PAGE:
>> complete and finish.   However if I run either of them alone if I
>> use the most draconian rss limit I can that allows both compiles to
>> finish I won't be able to compile a single kernel tree.
> 
> Yeah it is not perfect. Fortunately, there is no perfect solution,
> so we don't have to be too upset about that.
> 
> And strangely, this example does not go outside the parameters of
> what you asked for AFAIKS. In the worst case of one container getting
> _all_ the shared pages, they will still remain inside their maximum
> rss limit.
> 

When that does happen and if a container hits it limit, with a LRU
per-container, if the container is not actually using those pages,
they'll get thrown out of that container and get mapped into the
container that is using those pages most frequently.

> So they might get penalised a bit on reclaim, but maximum rss limits
> will work fine, and you can (almost) guarantee X amount of memory for
> a given container, and it will _work_.
> 
> But I also take back my comments about this being the only design I
> have seen that gets everything, because the node-per-container idea
> is a really good one on the surface. And it could mean even less impact
> on the core VM than this patch. That is also a first-touch scheme.
> 

With the proposed node-per-container, we will need to make massive core
VM changes to reorganize zones and nodes. We would want to allow

1. For sharing of nodes
2. Resizing nodes
3. May be more

With the node-per-container idea, it will hard to control page cache
limits, independent of RSS limits or mlock limits.

NOTE: page cache == unmapped page cache here.

> 
>> However the messed up accounting that doesn't handle sharing between
>> groups of processes properly really bugs me.  Especially when we have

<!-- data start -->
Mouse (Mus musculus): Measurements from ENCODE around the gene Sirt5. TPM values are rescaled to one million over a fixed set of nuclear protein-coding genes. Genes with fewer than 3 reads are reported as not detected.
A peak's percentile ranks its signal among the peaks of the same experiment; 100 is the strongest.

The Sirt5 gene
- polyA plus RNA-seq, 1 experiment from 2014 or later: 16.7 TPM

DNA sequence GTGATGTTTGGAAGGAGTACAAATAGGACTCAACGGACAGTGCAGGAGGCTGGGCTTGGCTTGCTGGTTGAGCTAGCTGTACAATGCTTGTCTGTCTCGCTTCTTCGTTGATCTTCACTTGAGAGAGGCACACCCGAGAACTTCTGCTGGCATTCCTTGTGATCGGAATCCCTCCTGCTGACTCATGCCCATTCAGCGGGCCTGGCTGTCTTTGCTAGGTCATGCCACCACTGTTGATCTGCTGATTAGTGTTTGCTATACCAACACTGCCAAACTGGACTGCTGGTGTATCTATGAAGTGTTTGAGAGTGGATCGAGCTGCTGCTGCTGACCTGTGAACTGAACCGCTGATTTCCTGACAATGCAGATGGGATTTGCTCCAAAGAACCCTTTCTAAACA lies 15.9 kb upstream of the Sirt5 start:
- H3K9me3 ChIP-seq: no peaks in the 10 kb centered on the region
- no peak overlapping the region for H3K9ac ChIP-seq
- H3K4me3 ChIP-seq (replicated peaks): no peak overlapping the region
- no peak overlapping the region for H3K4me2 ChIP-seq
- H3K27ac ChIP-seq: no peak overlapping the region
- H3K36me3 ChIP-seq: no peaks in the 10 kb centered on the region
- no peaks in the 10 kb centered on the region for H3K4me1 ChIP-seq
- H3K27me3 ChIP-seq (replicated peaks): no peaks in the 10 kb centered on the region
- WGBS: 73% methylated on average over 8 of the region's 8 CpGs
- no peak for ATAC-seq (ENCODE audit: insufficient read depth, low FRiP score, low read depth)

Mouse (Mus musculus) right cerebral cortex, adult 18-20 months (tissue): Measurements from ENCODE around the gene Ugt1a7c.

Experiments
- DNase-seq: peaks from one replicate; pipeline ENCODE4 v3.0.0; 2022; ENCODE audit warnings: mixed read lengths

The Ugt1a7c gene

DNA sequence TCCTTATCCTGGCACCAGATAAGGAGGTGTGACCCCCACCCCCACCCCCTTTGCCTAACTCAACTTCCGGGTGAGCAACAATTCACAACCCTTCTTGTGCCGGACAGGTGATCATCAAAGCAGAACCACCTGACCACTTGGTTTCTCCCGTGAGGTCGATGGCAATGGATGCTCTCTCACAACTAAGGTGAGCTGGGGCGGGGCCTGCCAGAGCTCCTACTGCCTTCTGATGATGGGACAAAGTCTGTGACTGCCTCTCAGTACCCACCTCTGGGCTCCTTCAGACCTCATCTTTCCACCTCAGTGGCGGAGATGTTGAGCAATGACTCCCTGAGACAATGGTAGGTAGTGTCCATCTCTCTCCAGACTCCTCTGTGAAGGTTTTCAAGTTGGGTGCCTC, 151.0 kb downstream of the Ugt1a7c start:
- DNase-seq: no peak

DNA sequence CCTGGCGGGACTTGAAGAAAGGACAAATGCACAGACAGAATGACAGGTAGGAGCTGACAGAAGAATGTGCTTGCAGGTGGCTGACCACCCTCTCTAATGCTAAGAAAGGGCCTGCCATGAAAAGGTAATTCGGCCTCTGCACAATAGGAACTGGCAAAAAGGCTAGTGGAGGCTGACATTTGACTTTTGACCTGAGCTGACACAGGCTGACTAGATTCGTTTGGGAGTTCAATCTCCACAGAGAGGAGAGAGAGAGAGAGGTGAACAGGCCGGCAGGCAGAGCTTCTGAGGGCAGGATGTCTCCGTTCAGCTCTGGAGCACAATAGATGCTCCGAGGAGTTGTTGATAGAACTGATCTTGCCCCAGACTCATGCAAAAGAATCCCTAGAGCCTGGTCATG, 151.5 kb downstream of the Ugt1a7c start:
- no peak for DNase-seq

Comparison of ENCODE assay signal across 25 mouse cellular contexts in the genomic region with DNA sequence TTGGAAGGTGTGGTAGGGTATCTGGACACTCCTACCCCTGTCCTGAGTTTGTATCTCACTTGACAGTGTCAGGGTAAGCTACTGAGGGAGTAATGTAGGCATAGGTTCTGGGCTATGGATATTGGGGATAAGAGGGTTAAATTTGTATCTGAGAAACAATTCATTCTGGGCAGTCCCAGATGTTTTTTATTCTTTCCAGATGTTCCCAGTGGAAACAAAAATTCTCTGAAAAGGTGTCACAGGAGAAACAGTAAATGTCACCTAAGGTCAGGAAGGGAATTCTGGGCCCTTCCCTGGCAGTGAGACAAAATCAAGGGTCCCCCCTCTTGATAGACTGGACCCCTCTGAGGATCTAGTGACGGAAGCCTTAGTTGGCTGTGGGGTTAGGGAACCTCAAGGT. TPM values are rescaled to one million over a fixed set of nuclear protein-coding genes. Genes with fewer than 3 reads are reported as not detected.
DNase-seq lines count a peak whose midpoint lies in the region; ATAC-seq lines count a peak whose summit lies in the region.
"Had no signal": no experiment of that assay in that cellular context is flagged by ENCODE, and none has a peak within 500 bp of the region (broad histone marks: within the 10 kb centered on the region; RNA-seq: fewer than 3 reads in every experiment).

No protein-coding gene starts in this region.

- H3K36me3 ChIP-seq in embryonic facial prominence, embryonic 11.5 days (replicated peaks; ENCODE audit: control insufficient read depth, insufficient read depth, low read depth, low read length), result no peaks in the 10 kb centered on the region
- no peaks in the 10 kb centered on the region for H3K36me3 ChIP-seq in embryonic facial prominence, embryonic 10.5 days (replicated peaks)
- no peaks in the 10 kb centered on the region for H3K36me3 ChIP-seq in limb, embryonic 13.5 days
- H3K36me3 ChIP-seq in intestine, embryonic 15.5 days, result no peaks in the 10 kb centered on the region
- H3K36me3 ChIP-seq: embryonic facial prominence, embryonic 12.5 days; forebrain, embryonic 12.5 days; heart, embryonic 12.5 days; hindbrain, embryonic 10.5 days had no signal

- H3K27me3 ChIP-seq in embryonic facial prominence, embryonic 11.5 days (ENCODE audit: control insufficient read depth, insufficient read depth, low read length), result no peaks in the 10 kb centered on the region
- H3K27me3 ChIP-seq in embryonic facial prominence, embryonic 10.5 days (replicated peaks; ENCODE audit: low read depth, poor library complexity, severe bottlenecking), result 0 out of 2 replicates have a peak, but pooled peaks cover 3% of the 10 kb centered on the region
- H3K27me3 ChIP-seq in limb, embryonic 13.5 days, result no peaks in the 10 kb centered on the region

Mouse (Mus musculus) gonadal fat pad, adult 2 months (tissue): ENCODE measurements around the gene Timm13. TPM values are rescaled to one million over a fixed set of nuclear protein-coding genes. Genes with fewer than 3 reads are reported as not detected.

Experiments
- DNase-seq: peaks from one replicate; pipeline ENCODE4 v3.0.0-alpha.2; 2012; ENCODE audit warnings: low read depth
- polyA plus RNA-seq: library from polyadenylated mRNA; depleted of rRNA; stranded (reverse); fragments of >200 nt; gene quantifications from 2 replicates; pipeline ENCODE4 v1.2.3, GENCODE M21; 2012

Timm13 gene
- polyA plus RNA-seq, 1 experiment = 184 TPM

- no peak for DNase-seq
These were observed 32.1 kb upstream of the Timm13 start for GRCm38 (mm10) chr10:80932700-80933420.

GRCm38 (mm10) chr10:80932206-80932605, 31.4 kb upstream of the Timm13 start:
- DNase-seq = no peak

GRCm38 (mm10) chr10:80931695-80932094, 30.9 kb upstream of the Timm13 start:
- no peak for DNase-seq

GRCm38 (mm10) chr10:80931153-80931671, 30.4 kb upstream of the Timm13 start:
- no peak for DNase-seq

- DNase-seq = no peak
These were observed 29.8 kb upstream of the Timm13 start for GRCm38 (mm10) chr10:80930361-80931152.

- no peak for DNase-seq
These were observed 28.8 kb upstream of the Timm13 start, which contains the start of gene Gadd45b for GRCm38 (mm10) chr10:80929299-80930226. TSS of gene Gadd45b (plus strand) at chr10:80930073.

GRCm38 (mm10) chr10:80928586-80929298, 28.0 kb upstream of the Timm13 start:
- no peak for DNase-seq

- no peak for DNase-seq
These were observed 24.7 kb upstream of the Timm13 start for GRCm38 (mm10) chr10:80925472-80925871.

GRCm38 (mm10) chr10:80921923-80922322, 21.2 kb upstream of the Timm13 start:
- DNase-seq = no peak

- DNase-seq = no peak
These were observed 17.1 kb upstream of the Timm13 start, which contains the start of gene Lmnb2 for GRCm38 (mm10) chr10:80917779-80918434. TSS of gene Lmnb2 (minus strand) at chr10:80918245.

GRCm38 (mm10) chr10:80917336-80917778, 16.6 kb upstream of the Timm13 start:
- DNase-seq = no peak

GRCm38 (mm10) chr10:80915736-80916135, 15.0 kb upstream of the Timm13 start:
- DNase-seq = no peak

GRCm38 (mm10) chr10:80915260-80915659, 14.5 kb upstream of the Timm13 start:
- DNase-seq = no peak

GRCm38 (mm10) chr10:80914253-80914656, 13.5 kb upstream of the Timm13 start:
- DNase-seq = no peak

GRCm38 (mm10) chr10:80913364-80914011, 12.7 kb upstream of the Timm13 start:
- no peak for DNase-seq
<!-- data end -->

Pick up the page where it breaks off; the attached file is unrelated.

>> the infrastructure to do it right.
>>
>> Does that make more sense?
> 
> I think it is simplistic.
> 
> Sure you could probably use some of the rmap stuff to account shared
> mapped _user_ pages once for each container that touches them. And
> this patchset isn't preventing that.
> 
> But how do you account kernel allocations? How do you account unmapped
> pagecache?
> 
> What's the big deal so many accounting people have with just RSS? I'm
> not a container person, this is an honest question. Because from my
> POV if you conveniently ignore everything else... you may as well just
> not do any accounting at all.
> 

We decided to implement accounting and control in phases

1. RSS control
2. unmapped page cache control
3. mlock control
4. Kernel accounting and limits

This has several advantages

1. The limits can be individually set and controlled.
2. The code is broken down into simpler chunks for review and merging.

-- 
	Warm Regards,
	Balbir Singh
	Linux Technology Center
	IBM, ISTL
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Re: [RFC][PATCH 4/7] RSS accounting hooks over the code [message #17818 is a reply to message #10892] Wed, 14 March 2007 07:48 Go to previous messageGo to next message
Balbir Singh is currently offline  Balbir Singh
Messages: 491
Registered: August 2006
Senior Member
Nick Piggin wrote:
> Balbir Singh wrote:
>> Nick Piggin wrote:
> 
>>> And strangely, this example does not go outside the parameters of
>>> what you asked for AFAIKS. In the worst case of one container getting
>>> _all_ the shared pages, they will still remain inside their maximum
>>> rss limit.
>>>
>>